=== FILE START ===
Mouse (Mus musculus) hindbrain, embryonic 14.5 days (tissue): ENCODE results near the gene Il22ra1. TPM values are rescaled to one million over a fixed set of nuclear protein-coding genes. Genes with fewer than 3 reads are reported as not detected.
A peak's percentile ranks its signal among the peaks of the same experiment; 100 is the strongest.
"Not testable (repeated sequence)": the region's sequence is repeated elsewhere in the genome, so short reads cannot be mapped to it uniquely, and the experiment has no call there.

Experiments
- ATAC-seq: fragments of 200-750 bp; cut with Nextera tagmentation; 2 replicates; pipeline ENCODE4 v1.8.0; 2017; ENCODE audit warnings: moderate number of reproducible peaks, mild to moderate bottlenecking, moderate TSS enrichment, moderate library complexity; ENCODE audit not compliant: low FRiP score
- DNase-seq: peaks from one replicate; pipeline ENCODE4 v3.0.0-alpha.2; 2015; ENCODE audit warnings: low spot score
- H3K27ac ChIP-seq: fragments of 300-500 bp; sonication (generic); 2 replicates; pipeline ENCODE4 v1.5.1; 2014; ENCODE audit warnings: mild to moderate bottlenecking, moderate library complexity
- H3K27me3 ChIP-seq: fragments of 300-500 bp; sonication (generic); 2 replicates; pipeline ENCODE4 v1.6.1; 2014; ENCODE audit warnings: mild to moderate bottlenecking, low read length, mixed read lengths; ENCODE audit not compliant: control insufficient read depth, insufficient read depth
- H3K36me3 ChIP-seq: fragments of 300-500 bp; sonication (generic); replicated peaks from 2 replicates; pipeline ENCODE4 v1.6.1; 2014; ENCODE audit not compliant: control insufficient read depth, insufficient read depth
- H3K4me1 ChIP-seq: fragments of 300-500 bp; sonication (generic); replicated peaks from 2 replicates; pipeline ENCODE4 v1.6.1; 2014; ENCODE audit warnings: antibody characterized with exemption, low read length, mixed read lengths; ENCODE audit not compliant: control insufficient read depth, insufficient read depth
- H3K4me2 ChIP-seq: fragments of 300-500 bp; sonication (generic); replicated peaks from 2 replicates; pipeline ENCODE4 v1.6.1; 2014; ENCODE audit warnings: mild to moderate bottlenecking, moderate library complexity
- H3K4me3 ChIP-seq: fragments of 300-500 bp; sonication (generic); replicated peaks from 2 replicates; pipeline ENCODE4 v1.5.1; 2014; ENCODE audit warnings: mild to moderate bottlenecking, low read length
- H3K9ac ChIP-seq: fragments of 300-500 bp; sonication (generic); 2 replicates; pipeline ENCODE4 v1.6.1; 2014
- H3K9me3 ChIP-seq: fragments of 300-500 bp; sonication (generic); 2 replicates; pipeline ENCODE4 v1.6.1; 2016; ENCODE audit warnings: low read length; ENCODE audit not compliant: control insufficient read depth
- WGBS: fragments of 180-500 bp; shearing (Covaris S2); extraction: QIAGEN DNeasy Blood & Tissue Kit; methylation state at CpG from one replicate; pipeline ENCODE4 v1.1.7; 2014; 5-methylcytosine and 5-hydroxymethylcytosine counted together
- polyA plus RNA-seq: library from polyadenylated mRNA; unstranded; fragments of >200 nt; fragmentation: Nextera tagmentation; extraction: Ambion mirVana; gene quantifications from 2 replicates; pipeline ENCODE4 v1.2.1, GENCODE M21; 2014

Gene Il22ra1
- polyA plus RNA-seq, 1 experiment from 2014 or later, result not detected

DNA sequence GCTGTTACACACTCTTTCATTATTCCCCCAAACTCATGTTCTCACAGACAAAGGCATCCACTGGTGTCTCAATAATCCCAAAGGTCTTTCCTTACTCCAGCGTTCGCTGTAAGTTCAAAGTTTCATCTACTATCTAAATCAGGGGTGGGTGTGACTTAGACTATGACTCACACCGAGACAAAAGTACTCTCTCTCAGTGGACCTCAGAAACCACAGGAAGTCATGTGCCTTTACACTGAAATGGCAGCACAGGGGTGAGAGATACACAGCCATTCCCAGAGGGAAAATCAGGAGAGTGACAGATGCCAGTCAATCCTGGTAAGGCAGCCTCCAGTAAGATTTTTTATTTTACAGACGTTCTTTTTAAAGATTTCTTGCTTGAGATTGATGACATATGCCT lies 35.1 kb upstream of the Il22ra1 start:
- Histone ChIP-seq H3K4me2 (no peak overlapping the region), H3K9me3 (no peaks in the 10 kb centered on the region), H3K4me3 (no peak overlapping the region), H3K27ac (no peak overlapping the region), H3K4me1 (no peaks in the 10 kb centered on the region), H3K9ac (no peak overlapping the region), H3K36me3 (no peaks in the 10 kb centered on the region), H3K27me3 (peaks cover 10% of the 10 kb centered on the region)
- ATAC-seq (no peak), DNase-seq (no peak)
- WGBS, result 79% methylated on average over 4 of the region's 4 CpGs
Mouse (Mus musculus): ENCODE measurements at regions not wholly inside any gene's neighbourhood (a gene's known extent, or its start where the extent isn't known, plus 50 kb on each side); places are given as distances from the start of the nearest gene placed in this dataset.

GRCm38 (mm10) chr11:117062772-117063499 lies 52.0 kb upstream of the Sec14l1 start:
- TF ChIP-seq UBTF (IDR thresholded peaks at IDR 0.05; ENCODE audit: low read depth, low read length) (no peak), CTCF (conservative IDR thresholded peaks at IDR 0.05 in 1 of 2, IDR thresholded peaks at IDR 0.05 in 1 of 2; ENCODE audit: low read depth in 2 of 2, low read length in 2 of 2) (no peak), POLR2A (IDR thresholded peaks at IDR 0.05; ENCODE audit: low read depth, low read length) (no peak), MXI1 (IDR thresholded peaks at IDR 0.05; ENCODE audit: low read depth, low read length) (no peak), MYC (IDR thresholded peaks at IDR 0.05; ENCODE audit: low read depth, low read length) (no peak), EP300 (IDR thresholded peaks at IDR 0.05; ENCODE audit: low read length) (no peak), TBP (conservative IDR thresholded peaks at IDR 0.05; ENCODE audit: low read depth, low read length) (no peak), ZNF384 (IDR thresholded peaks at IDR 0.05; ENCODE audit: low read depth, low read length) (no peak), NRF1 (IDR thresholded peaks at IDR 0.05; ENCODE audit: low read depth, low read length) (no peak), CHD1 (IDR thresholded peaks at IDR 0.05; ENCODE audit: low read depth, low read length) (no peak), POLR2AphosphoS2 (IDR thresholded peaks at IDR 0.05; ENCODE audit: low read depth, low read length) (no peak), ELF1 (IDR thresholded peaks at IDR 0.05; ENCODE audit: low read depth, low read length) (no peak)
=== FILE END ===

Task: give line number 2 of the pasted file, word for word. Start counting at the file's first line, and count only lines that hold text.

A peak's percentile ranks its signal among the peaks of the same experiment; 100 is the strongest.